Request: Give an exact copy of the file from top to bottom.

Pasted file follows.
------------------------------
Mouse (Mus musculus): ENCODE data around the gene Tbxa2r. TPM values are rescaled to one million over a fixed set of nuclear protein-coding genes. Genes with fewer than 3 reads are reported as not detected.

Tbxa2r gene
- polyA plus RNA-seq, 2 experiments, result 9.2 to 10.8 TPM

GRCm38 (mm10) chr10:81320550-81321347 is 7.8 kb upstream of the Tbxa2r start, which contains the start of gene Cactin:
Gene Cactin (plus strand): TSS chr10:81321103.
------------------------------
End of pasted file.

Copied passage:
Mouse (Mus musculus): ENCODE data around the gene Tbxa2r. TPM values are rescaled to one million over a fixed set of nuclear protein-coding genes. Genes with fewer than 3 reads are reported as not detected.

Tbxa2r gene
- polyA plus RNA-seq, 2 experiments, result 9.2 to 10.8 TPM

GRCm38 (mm10) chr10:81320550-81321347 is 7.8 kb upstream of the Tbxa2r start, which contains the start of gene Cactin:
Gene Cactin (plus strand): TSS chr10:81321103.